Michael Galimi
June 1, 2007
Noted Mustang racer Carlo Catalanotto applies black powder to a piece of 2x3 square frame. Our piece of frame was cleaned, coated, and cured in less than an hour.

You've just finished a complete makeover of your Mustang that turned it from an ordinary ponycar to a rolling shrine of style and performance. The unfortunate part is that underneath the pretty paint, behind the sweet dubs, and next to the billet components, are boring metal brackets that can be an eyesore as weather and time take their toll. Restore the luster and enhance the appearance of those raw and exposed metal objects using a do-it-yourself powdercoating kit from Summit Racing (PN SUM-01-6100). The process is quick, easy, and can be done at home thanks to the environmental friendliness of the Summit kit.

Powdercoating is a great alternative to painting parts because the finish is more durable and longer lasting. Powdercoating can be best described as a thermosetting powder that is sprayed onto a metal piece. Low-voltage electric current runs through the piece to electrically charge it so the powder sticks to the surface. High-school science taught us that opposite electric magnetic fields attract, therefore the powder clings to the electrified metal. Once the part is covered, it's cooked in an oven at 400 degrees. The powder melts when baked at that temperature for 10-15 minutes. A bond is formed between the individual dust particles and the metal part-the result is a flexible, corrosive-, impact-, and scratch-resistant coating that will last for years.

Prepping the product is extremely important because grease, oil, and rust will hamper the looks and finish of the final product.

Any metal piece can be coated, from control arms and rearend housings to A/C and super-charger brackets. The components will need to be broken down and fully stripped of pieces that are heat sensitive. For example, if you're coating suspension pieces, then the rubber bushings will need to be removed along with other items that cause interference, such as bearings, clamps, nuts, bolts, and so on. The procedure requires an electric oven. Once that oven is involved in a powdercoating project, it can never be used for food preparation again.

The first step of the process-and the most critical-is to clean the parts. The cleaner the surface, the smoother and better the powdercoating will look. Failure to remove grease, rust, oil, and the like will result in a poor finish. The instructions have several recommendations on how to clean the part. Powdercoating can be laid over painted products, provided that paint can withstand temperatures around 400 degrees-if not, then strip the part to the bare metal. We received an interesting tip after we coated a few things for this story: Preheat the part at 150 degrees for a few minutes before spraying on the powder. This eliminates the orange-peel look that's oftentimes present on a powdercoated product. Another cause for orange peel can be traced back to a dirty surface or incomplete cure.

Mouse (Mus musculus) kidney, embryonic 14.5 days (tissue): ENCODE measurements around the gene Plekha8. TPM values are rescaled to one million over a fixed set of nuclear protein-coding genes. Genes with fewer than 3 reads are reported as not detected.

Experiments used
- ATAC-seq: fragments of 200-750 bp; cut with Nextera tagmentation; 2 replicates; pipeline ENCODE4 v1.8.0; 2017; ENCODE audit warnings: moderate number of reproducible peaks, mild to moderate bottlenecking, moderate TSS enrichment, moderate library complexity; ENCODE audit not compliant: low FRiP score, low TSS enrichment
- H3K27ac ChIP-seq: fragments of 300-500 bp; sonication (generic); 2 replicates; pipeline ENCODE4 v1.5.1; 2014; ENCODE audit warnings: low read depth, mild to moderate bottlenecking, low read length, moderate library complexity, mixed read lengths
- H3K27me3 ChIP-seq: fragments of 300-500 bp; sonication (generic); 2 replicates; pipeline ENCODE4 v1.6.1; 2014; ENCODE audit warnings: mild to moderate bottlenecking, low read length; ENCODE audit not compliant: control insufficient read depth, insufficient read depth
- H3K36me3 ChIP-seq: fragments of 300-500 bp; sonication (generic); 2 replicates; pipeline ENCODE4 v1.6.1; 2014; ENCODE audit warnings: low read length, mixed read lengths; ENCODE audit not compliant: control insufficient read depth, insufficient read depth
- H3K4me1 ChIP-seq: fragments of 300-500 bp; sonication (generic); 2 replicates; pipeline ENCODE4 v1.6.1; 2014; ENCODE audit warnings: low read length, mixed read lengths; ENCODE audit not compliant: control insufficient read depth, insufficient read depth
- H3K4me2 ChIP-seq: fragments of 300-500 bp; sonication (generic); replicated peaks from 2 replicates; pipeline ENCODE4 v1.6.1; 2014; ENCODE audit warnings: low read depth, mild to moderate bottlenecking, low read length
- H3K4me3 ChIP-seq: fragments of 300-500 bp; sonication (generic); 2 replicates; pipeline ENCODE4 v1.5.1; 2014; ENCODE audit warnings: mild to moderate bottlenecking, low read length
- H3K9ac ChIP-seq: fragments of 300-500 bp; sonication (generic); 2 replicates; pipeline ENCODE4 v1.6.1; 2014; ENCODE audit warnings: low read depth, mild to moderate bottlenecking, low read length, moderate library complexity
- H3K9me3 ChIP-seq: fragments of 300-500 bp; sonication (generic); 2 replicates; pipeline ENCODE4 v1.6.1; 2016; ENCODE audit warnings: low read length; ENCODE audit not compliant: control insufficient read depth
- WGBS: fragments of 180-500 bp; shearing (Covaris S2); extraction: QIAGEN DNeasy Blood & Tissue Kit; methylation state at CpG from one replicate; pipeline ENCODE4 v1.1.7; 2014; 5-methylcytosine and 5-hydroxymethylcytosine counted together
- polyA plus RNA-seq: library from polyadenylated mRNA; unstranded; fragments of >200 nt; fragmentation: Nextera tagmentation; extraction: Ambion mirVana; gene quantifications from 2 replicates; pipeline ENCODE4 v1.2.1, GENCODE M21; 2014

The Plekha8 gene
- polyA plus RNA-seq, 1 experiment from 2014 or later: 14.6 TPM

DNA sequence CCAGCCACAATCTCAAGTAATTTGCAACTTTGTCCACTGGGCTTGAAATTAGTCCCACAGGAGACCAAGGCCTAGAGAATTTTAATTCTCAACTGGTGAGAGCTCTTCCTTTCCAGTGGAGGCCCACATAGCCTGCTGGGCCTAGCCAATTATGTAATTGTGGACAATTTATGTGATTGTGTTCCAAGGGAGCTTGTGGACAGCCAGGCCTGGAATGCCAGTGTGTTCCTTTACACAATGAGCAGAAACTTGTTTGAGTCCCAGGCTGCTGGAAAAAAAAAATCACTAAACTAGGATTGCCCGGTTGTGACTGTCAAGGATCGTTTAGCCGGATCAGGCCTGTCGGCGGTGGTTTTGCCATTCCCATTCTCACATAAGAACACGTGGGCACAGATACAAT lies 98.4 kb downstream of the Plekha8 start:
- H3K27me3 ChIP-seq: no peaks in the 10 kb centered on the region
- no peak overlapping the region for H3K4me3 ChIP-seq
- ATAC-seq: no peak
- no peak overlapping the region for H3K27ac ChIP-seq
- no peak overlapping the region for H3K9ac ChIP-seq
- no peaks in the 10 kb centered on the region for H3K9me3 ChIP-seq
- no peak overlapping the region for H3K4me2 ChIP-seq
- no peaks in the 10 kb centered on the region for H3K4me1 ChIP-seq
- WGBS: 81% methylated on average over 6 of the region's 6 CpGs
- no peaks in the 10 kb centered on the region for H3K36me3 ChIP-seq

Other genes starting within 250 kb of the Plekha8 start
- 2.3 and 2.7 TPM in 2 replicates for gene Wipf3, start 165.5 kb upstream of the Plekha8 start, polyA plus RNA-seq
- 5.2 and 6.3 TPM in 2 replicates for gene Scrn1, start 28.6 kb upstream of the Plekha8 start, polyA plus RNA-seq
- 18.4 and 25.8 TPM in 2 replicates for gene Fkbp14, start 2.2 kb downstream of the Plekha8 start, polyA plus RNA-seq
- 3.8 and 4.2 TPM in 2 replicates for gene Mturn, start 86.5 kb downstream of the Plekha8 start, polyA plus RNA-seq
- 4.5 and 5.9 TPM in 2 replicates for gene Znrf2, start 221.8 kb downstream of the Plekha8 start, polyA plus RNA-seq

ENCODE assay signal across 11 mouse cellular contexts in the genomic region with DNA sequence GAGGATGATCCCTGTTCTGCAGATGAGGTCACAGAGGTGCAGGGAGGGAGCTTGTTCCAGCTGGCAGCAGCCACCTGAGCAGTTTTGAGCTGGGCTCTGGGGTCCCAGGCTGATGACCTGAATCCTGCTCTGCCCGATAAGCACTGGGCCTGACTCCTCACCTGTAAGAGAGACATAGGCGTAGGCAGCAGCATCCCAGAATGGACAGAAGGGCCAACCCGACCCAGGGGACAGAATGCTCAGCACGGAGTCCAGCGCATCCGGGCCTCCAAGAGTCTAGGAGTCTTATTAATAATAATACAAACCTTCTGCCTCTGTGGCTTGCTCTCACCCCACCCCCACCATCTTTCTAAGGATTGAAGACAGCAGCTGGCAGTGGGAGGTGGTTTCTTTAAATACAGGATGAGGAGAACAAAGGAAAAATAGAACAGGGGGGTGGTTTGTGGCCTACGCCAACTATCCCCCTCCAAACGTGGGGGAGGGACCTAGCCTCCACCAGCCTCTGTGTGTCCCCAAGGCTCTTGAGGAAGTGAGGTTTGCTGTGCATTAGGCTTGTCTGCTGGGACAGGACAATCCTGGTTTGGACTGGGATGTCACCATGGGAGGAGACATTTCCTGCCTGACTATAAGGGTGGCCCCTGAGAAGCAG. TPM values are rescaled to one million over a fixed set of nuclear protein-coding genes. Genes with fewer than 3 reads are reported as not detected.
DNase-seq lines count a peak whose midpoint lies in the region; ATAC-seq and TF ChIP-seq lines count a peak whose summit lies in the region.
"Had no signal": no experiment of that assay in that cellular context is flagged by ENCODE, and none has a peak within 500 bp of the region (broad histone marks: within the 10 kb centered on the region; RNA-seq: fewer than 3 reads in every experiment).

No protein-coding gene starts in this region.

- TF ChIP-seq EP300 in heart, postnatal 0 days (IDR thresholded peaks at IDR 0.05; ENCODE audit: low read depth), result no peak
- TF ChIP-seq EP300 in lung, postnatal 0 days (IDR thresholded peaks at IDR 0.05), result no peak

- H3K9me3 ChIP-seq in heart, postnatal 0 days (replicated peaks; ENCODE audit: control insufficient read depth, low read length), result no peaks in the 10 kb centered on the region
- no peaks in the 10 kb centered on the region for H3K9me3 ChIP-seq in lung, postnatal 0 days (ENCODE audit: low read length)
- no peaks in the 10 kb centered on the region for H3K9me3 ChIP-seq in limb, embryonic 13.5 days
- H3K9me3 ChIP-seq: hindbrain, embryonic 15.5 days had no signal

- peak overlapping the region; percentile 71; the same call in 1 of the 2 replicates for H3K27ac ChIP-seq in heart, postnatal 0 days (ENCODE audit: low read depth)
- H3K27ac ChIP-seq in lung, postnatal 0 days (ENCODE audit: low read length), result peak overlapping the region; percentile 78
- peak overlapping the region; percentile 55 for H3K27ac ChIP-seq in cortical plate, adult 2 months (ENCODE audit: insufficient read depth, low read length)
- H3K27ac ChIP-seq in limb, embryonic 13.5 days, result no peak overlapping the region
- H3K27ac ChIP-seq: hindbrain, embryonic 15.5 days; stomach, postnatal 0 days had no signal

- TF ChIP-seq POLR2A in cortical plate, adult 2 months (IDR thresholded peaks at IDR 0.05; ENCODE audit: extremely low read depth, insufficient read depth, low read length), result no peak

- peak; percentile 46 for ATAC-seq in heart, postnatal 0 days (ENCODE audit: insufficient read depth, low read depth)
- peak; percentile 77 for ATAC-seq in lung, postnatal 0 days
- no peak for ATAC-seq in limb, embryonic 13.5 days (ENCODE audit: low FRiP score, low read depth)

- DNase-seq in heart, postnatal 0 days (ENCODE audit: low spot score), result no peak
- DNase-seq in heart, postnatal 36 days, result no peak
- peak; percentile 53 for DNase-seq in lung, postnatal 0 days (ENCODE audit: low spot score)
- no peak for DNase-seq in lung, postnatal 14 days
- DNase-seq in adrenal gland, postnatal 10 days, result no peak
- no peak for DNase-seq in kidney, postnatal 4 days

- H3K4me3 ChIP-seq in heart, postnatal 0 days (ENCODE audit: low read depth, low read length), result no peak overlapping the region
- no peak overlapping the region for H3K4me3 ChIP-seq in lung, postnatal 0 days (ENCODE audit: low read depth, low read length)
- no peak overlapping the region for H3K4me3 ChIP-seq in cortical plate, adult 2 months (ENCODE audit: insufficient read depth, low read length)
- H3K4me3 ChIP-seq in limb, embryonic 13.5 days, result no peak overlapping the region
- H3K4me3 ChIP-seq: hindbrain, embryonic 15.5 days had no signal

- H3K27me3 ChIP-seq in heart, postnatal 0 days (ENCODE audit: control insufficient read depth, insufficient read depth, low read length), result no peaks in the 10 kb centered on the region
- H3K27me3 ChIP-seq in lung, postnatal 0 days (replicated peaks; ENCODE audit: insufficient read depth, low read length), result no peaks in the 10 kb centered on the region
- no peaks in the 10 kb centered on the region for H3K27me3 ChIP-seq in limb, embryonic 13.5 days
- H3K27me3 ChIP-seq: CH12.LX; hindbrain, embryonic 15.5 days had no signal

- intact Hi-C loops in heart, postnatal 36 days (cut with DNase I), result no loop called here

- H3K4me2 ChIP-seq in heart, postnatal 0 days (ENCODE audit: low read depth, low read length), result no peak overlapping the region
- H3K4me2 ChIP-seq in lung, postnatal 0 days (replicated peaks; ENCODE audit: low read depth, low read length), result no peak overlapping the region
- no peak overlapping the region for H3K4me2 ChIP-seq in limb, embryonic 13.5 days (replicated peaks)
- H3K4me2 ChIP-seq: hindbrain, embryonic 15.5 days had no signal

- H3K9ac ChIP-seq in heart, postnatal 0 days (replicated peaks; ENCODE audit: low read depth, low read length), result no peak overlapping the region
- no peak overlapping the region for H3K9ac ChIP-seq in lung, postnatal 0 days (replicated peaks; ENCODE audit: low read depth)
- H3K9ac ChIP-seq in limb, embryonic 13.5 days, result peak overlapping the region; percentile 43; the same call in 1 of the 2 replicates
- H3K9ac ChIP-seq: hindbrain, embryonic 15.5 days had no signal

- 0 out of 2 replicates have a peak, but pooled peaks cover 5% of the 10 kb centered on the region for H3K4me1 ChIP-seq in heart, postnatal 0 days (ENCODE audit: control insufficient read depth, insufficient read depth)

We taped off half of our square-tube frame to illustrate the difference between powdercoating and bare metal. Over time, the powdercoated surface will retain its luster and the metal will be protected. The unfinished portion will eventually corrode, let alone be ugly looking.

Once the part is cleaned, it will be either hung or laid on top of the oven rack. The instructions recommend hanging the parts for a clean and even coating, otherwise the bottom side will have lines from the oven rack. Support the oven rack between two objects such as jackstands or chairs. If you're only coating the top portion of the part, then it's OK to lay it on the oven rack rather than suspend it. Summit supplies 10 two-inch wire hangers to suspend the part under the grill.

The application gun is filled with powder, and Summit offers 20 different colors. We chose black for this story, as we will be using the kit to coat most of our suspension products. The ground clip is required to be attached directly to the component, grille, or hooks. The next step is to let it rip and squeeze the trigger to shoot the powder on to the subject. Keep the gun approximately 6 inches away while applying the powder. Make sure the powder is evenly applied to the entire surface.

Here's the square tube with half of it powder-coated black (left) and the uncoated portion (right). Powdercoating will ensure a longer lifespan thanks to corrosion and scratch protection. It also gives parts a clean look that's easy to clean and maintain.

Place the covered product in an oven that has been preheated to 400 degrees-an electric oven is required; do not use a gas oven. Most pieces take approximately 10 minutes of baking, with larger parts requiring upwards of 20 minutes. Check the oven every 5 minutes to see if the powder has flowed out, which is when the powder turns to a gel or gloss form. Remove the part from the oven once it is fully cured. Let the part cool down, and put it back into service.

The entire process took us approximately 45 minutes, which included reading the instructions and starting with a fairly clean product. Dedi-cating a day to coating can yield dozens of coated parts. Those parts will endure a long service life as well as add great looks to other-wise boring components.

Safety First
We don't want to scare anyone, but there are some warnings that need to be brought to your attention. It cannot be stressed enough-only use an oven that is not slated for food preparation. The type of oven is important as well, as it cannot be a gas-heated unit.

Another safety tip is to perform this task in a ventilated room or garage. Our baking process ended with some smoke billowing from the oven, so we opened the garage door for fresh air. Do not perform this process in an explosive atmosphere, such as around flammable liquids, gases, or dust.